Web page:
Real Estate is one of the most discussed asset classes (if you can call it that), while not the least understood, those in the business promote certain aspects of real estate through marketing in order to sell their developments, whether they be industrial, commercial, or residential.
Inside any crisis portfolio should be some land, land with low cost to maintain (such as bare land with low taxes) in a rural area, somewhere off the grid. Places like this exist nearly in every part of the world. Factors to be considered:
- Environment (weather)
- Neighbors – Who are they, what do they do, how may they react in a crisis.
- Politics – For example in Panama or Mexico, what is the probability that your property will be annexed by the local government, or raided by Gauchos?
The motto of most prepping, both in reality and financial, is that it’s better to have it and not need it, rather than to need it and not have it. If anything, bare land in a non-polluted area will likely at least maintain it’s value, if not increase, but more importantly, may provide a safe haven for yourself or distressed family members. This is a growing trend, as seen in this local news story:
(WBIR – Fentress County) If you’re searching for somewhere to make it through any number of doomsday scenarios, some prominent members of the survivalist “prepper” movement say look no further than right here in East Tennessee.
That sentiment has preppers flocking to Tennessee’s Cumberland Plateau for property. Country Places realty says it has received so many calls from preppers, the company is now specifically marketing much of its Plateau property to those who are preparing for the worst.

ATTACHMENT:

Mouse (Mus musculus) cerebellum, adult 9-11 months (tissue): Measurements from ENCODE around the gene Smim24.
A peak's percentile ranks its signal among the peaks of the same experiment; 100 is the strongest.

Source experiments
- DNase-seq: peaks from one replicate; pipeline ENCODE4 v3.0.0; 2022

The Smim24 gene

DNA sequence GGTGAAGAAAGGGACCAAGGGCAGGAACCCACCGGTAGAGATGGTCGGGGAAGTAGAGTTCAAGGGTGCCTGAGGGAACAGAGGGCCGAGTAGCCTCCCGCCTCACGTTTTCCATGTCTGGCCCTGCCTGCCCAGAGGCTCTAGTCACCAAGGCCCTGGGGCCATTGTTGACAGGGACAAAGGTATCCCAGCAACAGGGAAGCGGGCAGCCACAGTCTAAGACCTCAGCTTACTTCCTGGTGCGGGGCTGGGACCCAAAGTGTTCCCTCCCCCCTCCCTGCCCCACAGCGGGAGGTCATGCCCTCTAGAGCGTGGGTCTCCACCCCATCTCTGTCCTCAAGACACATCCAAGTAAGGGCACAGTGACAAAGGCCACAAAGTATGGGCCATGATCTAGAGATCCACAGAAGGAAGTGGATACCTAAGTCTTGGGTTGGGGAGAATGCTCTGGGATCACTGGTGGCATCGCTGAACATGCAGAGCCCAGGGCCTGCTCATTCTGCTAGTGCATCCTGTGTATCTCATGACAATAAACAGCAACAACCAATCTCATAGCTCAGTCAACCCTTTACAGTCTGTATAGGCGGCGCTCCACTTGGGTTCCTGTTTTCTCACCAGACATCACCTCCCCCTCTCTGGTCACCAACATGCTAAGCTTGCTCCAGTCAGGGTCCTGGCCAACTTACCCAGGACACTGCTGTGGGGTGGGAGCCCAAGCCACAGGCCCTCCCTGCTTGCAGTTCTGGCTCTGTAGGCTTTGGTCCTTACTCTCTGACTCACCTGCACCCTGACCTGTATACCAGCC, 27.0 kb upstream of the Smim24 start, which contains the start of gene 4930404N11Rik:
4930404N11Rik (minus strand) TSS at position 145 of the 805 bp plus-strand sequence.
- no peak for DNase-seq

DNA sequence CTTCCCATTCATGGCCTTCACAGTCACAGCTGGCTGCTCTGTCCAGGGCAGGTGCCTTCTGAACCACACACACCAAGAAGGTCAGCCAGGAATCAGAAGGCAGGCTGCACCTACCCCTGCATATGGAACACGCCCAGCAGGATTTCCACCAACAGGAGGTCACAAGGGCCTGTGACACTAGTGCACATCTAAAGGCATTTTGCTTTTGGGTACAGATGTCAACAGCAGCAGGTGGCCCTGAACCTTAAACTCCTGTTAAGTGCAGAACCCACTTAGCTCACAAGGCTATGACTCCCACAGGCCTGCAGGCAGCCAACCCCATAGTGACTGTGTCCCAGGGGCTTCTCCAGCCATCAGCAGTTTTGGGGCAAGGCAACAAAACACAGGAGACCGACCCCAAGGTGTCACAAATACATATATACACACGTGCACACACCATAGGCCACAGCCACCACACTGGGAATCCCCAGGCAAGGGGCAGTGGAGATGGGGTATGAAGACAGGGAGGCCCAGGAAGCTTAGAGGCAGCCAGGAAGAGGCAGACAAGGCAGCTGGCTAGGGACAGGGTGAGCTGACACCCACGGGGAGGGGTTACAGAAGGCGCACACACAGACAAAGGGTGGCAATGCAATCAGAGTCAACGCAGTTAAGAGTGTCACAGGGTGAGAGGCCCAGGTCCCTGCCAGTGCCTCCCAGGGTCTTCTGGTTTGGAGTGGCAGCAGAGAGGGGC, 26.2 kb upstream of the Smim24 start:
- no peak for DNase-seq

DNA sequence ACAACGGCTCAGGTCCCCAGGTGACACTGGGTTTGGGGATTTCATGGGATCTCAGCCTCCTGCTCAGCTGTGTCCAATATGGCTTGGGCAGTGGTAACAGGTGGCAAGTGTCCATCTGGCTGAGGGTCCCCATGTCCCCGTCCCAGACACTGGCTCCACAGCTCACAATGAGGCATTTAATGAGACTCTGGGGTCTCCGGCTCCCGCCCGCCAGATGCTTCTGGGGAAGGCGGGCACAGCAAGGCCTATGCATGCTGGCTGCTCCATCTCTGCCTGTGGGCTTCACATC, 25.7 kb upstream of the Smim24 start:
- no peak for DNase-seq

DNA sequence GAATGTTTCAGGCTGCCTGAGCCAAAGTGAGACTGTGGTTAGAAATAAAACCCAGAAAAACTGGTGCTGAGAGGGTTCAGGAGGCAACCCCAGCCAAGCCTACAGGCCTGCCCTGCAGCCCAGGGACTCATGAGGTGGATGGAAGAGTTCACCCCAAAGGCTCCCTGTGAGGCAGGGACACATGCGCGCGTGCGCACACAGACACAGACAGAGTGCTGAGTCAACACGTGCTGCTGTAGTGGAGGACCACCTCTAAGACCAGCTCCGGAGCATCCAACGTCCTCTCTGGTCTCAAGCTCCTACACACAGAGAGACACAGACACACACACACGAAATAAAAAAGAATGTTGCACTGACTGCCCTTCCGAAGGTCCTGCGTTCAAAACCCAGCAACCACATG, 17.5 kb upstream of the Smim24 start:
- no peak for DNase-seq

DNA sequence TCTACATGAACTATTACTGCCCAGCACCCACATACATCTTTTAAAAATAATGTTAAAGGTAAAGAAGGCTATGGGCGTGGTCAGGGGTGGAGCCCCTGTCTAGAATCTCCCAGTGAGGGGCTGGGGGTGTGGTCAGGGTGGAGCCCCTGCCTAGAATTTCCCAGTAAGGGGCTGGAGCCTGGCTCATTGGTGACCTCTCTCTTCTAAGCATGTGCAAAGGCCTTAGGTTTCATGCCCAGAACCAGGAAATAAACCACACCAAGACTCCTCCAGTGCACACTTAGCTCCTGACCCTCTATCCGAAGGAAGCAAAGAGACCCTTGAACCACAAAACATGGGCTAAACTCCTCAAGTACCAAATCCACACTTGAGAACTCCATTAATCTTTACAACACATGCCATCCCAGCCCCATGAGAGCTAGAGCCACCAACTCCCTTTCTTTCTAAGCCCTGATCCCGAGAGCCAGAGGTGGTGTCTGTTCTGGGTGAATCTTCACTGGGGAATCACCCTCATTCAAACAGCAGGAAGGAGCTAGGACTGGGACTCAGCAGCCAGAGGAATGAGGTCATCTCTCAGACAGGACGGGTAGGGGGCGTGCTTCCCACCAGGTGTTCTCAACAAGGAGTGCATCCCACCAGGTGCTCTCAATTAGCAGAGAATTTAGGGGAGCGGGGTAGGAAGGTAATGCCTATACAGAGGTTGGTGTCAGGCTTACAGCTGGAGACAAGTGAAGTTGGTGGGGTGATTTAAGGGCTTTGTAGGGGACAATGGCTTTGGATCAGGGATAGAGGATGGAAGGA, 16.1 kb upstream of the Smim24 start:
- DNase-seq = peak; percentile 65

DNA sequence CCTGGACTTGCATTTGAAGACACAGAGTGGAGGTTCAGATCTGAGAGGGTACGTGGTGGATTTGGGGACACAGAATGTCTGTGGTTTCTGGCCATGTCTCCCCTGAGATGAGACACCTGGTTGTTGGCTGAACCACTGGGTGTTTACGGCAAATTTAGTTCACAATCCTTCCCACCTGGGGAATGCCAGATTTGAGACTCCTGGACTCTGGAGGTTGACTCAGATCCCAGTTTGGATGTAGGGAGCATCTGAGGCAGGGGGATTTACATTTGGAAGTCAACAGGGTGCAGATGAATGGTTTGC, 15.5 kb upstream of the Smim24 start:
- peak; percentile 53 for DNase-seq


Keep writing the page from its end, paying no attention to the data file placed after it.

“It’s very noticeable how many calls we get and how many people we’re showing land on a daily basis,” said Don Busby, general manager of Country Places. “A few years ago, at that time I never heard of a ‘prepper’ or the ‘doomsday movement.’ But over the last year there is a much greater intensity. I get the calls daily from people all over the United States who are looking for land. Usually, a minute or two into the call it is pretty obvious that they have a prepper mentality. They’ve got to have a place that is safe where they can grow food, raise animals, and have things stockpiled.”
As for what the preppers are afraid of, Busby says the concerns span a wide variety of apocalyptic topics.
“Some people are pretty cautious when they call, but others will come right out and tell you their fears. They’ll tell you they are worried about an economic collapse or they’re worried about a time when there’s no electricity or not being able to get food. You have people who are afraid of nuclear attacks. Others are concerned about ENPs, the devices that destroy electricity. A lot of people say they’re worried if the government collapses, they don’t want to be in the city because that’s where there will be a shortage of food and you’ll have angry mobs,” said Busby.
Any prepper knows the first 3 rules of any crisis:
1. Leave the cities
2. Leave the cities
3. Leave the cities
But also, rural areas are usually less developed, have less building codes, are more secure, and unless you stumble upon a specifically polluted area (be careful here they are good at hiding) it’s likely less toxic. During any crisis people from the cities may venture out to rural areas but not far. Governments will be desperate to police the cities. The areas will mostly be forgotten about.
The problem with real-estate in cities and highly developed areas is many, almost too many to name. But most important from a financial perspective, the cost to maintain these properties will increase while their net return will decrease.
Overall, spending a small amount of money (they are relatively inexpensive) is a wise move for any portfolio size.
Prepper property resources
For deep insights on properties, please please Contact GIH.
1.9 acres waterfront, $14,000 or best offer.